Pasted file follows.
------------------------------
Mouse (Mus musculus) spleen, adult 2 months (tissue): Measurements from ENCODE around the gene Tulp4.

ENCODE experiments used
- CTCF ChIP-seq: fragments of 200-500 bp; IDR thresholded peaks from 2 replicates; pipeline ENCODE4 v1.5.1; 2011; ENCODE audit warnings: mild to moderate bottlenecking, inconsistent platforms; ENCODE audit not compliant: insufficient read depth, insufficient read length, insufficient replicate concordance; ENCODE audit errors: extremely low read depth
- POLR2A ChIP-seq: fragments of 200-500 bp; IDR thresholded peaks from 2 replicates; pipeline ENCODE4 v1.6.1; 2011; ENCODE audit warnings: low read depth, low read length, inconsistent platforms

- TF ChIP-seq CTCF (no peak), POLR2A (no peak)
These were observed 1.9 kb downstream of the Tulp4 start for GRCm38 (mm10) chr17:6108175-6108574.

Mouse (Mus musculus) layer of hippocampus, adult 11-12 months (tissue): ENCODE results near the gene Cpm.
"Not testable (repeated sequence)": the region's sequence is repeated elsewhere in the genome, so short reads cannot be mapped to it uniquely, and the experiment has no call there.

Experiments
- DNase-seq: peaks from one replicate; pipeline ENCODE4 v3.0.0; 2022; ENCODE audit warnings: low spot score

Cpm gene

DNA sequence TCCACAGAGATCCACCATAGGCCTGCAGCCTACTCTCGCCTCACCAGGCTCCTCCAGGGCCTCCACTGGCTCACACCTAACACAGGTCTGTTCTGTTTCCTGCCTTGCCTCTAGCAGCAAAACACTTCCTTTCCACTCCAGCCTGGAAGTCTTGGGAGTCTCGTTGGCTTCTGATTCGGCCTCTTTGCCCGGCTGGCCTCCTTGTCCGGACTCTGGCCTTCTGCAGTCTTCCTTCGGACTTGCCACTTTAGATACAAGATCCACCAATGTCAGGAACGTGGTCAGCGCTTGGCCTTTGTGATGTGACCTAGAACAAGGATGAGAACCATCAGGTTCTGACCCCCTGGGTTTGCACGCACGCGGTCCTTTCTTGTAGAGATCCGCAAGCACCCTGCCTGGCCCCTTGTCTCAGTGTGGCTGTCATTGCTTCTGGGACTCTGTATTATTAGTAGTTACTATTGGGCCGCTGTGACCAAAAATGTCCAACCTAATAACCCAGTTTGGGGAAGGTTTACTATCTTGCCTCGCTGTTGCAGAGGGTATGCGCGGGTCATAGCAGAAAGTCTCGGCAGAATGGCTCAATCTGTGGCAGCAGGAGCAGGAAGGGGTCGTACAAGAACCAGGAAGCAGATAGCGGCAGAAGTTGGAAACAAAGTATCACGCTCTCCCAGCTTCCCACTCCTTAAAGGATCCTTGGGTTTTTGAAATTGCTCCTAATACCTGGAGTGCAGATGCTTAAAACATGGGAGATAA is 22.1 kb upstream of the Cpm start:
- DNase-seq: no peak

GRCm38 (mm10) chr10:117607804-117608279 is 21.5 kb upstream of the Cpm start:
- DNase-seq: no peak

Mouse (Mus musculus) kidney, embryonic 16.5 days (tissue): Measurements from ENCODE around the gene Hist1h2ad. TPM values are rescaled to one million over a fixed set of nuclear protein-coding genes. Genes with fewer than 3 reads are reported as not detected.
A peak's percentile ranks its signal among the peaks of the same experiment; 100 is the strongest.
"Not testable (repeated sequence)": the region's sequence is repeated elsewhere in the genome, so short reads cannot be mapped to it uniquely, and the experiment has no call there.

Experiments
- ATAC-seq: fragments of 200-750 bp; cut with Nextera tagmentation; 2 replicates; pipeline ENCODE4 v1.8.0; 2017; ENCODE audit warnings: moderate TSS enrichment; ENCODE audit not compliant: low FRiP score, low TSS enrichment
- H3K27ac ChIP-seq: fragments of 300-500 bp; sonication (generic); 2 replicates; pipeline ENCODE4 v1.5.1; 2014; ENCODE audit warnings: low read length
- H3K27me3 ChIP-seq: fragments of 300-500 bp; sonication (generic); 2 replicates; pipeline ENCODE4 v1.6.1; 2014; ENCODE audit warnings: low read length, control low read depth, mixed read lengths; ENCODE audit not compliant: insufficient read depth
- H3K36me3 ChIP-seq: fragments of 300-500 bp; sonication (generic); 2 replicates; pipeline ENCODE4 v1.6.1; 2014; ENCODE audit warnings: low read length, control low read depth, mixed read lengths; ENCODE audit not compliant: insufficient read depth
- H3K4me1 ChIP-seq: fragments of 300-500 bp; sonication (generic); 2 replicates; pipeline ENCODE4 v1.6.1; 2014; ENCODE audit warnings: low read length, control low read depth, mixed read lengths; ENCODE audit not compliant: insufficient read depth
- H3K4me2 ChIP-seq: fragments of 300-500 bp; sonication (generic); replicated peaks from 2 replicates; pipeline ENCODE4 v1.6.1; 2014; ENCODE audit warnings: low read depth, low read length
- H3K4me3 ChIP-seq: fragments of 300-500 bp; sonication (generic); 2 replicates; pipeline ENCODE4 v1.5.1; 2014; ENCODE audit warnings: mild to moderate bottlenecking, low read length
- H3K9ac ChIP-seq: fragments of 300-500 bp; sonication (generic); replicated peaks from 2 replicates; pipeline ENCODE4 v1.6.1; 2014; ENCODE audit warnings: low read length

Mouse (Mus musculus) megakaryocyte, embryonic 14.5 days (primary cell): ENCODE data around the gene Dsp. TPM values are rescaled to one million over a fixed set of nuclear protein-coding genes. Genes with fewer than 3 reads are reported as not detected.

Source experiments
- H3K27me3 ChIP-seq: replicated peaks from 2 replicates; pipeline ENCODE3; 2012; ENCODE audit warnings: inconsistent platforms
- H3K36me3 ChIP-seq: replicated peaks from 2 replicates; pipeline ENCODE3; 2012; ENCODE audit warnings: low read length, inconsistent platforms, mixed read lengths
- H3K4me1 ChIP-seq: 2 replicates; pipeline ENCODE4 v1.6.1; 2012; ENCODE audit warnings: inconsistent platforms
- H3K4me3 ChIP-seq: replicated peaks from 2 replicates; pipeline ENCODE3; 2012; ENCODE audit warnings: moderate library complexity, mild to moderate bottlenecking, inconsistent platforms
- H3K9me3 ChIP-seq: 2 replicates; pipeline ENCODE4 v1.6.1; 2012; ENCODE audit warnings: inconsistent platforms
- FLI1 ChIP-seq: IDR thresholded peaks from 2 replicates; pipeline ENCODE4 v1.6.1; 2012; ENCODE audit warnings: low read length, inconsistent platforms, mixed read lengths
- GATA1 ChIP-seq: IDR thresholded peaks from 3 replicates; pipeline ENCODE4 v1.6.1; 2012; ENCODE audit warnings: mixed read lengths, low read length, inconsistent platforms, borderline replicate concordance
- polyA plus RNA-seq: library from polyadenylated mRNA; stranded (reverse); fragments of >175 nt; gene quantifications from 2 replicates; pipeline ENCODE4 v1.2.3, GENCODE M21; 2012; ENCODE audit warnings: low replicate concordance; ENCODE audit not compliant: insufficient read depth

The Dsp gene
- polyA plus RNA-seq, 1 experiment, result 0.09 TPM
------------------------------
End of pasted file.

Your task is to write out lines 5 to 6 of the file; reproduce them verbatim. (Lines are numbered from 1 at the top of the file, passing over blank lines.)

- TF ChIP-seq CTCF (no peak), POLR2A (no peak)
These were observed 1.9 kb downstream of the Tulp4 start for GRCm38 (mm10) chr17:6108175-6108574.